Not quite on pace for 50
Like most Jets, Kane struggling to hit back of the net with 2 goals
Read this article for free:
Already have an account? Log in here »
To continue reading, please subscribe with this special offer:
All-Access Digital Subscription
$4.75 per week*
- Enjoy unlimited reading on winnipegfreepress.com
- Read the E-Edition, our digital replica newspaper
- Access News Break, our award-winning app
- Play interactive puzzles
*Pay $19.00 every four weeks. GST will be added to each payment. Subscription can be cancelled anytime.
Hey there, time traveller!
This article was published 23/11/2014 (2990 days ago), so information in it may no longer be current.
Given his ambitious outlook before the NHL season began, you’d have thought the snark would be closing in on Evander Kane by now.
The Winnipeg Jets hit Game No. 22 of the season this afternoon when they meet the St. Louis Blues at the MTS Centre (3:30 p.m., TSN3, TSN 1290) and the power forward has two goals.
The critics, though, have kept it down, either distracted by more important storylines surrounding the Jets — such as improved defence — or understanding there have been some twists in the road since all the off-season speculation Kane would likely be traded.
For starters, his season went dark just three minutes into the opening game, when he collided with teammate Mark Scheifele.
The three-week absence while recovering from a knee injury has limited him to just 13 appearances so far, effectively just 12 games.
But even two goals in 12 games (and six total points) wasn’t what Kane had in mind when he volunteered before the regular season began he was feeling so good, he thought he could at some time reach 50 goals.
Kane didn’t say it specifically about 2014-15, though some interpreted it that way. Rather, the comment was more about his optimism and his state of mind and health.
That remained Saturday when he was asked about having scored only in games Nov. 6 against Pittsburgh and last Sunday in Minnesota.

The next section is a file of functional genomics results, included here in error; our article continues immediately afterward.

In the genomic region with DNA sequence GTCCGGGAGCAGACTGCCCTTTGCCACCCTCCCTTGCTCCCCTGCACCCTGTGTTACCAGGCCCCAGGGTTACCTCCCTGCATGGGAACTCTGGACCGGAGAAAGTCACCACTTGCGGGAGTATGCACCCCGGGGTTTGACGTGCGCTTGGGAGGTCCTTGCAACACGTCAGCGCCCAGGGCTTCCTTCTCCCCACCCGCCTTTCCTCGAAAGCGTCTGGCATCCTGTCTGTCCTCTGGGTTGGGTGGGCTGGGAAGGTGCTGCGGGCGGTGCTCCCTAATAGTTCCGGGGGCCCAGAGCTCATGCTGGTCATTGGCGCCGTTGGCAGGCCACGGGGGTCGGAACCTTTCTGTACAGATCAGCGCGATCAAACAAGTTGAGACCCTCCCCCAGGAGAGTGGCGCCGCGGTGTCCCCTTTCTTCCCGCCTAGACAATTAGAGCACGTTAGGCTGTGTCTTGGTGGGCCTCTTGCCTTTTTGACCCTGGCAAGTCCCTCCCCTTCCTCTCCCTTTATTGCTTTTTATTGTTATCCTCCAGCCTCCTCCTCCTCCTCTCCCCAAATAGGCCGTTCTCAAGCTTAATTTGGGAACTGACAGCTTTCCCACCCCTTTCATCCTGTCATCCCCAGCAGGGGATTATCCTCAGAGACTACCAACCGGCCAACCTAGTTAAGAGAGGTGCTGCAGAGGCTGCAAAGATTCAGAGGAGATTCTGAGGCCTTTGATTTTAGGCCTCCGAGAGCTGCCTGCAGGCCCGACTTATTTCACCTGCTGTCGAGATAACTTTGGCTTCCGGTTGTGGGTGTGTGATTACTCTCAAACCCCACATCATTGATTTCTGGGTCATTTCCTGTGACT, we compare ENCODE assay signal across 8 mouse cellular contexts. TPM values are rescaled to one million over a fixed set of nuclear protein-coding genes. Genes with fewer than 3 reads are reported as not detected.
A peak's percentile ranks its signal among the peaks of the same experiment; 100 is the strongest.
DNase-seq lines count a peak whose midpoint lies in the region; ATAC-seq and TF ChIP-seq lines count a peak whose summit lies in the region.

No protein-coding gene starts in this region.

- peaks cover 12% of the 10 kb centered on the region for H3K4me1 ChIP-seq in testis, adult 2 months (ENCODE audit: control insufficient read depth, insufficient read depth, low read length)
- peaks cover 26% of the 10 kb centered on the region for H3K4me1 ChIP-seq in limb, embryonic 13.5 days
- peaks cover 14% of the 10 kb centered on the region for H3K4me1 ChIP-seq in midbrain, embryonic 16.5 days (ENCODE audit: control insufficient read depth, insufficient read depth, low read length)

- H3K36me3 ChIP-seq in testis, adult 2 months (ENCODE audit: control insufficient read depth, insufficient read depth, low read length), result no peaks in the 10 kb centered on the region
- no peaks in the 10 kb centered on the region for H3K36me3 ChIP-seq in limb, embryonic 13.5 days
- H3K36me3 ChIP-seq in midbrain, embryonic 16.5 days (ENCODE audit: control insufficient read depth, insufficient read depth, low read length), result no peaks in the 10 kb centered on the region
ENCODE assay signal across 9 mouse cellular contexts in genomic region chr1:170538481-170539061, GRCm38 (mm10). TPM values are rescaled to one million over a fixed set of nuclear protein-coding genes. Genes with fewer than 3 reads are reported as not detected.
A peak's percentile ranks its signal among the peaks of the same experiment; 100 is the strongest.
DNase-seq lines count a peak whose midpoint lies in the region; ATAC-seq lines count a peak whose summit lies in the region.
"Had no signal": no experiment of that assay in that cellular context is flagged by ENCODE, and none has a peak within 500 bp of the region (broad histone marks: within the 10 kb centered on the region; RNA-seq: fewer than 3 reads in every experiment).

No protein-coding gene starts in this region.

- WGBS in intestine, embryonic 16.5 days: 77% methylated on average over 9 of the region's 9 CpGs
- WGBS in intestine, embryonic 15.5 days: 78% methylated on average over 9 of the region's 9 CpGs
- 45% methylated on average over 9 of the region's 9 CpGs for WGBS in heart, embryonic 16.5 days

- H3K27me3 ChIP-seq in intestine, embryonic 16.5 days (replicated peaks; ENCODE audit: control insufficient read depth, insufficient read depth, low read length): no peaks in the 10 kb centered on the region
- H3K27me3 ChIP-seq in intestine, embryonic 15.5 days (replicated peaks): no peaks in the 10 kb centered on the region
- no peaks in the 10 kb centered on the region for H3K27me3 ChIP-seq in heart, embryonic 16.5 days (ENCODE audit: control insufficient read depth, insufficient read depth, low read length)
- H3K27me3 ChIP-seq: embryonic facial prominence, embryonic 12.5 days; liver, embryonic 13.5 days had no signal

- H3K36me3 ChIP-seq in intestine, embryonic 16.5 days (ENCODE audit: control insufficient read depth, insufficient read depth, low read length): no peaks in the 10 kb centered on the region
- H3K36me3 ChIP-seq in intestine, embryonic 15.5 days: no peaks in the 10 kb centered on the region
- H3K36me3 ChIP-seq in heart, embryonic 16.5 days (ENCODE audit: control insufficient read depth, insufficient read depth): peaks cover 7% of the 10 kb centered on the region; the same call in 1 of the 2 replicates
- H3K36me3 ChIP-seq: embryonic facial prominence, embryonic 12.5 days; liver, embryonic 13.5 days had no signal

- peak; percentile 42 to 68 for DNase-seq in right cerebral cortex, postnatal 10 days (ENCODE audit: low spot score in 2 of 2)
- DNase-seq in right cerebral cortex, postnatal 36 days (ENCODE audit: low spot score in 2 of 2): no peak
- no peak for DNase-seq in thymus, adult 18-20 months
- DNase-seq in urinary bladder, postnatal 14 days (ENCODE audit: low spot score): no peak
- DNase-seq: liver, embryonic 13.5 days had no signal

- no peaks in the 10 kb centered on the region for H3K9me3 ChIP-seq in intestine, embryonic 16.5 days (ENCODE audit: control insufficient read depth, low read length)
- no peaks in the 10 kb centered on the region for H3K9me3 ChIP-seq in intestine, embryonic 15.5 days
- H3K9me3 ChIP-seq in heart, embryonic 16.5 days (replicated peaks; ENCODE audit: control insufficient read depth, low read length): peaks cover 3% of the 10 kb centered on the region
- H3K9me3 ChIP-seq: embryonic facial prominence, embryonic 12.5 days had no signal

“I’ve played, what, 11 games?” Kane said after Saturday’s practice at the MTS Centre. “Obviously you’d like more offence… obviously you’d like to produce more, but we’ve been winning games and I look at that as a positive.”
Kane hasn’t forgotten his optimistic words of earlier and he didn’t sound the least bit discouraged on the matter Saturday.
“It doesn’t really change my mindset,” he said. “There’s lots of hockey left this season and it’s just the beginning. I think everybody would like to be scoring more and as a team we’d like to be scoring more, so it’s going to be up to the top guys such as myself to try to produce more and obviously score a lot more.”
Another quarter with two goals from Kane might produce some worry, but there is absolutely none to this point as far as head coach Paul Maurice is concerned.
“He hasn’t played a quarter pole’s worth of games and that’s a big chunk of it,” Maurice said Saturday. “And one of the interesting stats that doesn’t make that is one goal against five-on-four.”
Kane is a regular member of the Jets’ excellent penalty-killing unit and the stat Maurice mentioned is that opposition power plays have clicked just once this season while Kane is employed.
“There’s a lot to what he does for our team — I know he does score goals and his style is such a dramatic style with his speed and his shot,” Maurice said. “There’s more to his game than just the flash that you see.
“He’s had chances, he’s rung posts. I feel the same way about Evander as I do about (Dustin) Byfuglien, (Mathieu) Perreault, (Michael) Frolik for that matter. (Mark) Scheifele as well. All those guys would hope and expect to have better numbers, but I’m really not worried about that right now. That’s not where we are as a team.”
Kane, now playing with centre Mathieu Perreault and right-winger Dustin Byfuglien, actually had a productive last week.
“Their line has four goals in the last seven periods,” Maurice said. “That’s a real high rate. I’m not sure you can expect that rate to continue. But it isn’t that they need more offence. They need to be able to do that, or a version of that, and not give anything up.
“So Evander is playing the game that the team’s playing. He’s not on his own program by any means.”